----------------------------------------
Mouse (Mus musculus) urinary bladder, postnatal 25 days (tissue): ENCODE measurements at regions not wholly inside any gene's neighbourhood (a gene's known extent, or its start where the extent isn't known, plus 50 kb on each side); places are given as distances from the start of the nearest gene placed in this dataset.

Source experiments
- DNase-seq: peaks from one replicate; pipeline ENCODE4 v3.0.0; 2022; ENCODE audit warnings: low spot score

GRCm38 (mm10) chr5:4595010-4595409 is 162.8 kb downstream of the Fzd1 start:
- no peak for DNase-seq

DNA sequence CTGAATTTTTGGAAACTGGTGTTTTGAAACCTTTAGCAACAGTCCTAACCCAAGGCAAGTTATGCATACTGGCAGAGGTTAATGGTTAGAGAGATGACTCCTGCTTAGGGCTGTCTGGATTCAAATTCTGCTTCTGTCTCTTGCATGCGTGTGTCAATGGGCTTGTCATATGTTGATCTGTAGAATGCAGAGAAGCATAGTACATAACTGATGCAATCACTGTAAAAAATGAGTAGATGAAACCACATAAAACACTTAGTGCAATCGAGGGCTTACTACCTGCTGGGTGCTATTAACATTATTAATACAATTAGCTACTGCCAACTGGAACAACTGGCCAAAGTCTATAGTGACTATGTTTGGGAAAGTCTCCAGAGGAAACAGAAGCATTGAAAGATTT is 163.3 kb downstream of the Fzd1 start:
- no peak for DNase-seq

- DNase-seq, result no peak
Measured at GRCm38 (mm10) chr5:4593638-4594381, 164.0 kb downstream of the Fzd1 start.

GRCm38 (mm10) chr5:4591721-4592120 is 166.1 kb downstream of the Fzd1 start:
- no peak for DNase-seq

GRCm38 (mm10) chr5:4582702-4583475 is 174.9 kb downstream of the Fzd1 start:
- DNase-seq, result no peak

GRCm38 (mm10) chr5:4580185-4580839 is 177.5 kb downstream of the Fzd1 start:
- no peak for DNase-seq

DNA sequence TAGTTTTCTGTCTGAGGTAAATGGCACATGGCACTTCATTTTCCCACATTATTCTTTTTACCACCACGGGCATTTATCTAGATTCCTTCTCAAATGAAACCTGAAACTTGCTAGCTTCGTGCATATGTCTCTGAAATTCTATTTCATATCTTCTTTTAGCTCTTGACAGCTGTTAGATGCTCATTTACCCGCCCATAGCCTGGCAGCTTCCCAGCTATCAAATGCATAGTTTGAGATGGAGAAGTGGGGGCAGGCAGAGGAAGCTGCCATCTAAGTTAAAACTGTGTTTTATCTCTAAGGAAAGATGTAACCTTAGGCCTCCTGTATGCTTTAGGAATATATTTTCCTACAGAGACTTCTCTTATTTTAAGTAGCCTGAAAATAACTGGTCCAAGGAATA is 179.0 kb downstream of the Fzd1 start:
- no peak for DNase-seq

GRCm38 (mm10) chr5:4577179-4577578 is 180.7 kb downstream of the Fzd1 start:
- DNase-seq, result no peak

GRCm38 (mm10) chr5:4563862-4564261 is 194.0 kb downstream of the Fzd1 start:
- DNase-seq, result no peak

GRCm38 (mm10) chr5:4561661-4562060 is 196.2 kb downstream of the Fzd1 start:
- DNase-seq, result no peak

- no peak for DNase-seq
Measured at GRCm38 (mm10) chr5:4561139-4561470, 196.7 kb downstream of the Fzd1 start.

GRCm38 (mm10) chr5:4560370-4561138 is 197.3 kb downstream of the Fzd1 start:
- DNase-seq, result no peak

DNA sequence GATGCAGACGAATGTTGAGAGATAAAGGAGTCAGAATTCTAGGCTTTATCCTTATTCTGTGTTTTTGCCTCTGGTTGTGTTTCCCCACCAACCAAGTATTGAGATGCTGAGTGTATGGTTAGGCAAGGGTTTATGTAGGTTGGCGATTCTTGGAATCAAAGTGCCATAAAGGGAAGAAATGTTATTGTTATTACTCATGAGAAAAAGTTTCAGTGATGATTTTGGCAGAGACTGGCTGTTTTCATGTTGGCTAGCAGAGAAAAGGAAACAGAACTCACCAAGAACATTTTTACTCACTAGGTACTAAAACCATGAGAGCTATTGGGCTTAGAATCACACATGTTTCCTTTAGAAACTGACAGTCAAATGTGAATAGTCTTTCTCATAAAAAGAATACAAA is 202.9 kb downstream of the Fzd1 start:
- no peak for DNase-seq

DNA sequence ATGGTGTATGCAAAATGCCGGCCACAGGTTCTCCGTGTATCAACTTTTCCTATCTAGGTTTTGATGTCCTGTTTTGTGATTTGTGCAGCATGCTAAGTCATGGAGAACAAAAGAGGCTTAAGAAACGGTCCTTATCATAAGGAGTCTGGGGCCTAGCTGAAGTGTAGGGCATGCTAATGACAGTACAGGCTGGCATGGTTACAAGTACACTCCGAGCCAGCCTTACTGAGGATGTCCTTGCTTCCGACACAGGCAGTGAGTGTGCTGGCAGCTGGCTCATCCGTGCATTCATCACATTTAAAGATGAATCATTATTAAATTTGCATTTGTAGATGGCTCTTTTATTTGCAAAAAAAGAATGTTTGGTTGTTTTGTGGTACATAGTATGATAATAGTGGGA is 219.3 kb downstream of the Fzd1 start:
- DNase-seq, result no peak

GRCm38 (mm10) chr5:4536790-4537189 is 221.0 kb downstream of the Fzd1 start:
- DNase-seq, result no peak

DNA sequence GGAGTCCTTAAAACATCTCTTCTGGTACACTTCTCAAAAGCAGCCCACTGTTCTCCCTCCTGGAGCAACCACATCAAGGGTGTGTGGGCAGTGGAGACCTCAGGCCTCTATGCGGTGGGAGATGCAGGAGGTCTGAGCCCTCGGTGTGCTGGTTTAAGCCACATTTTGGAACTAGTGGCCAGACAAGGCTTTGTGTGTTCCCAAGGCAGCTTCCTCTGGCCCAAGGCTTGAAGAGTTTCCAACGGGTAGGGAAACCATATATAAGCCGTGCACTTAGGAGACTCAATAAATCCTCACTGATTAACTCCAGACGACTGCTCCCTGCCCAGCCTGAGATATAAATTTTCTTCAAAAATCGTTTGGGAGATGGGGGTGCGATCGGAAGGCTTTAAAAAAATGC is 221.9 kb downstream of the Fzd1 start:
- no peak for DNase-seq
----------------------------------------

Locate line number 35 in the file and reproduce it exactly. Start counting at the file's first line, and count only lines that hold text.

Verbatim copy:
- no peak for DNase-seq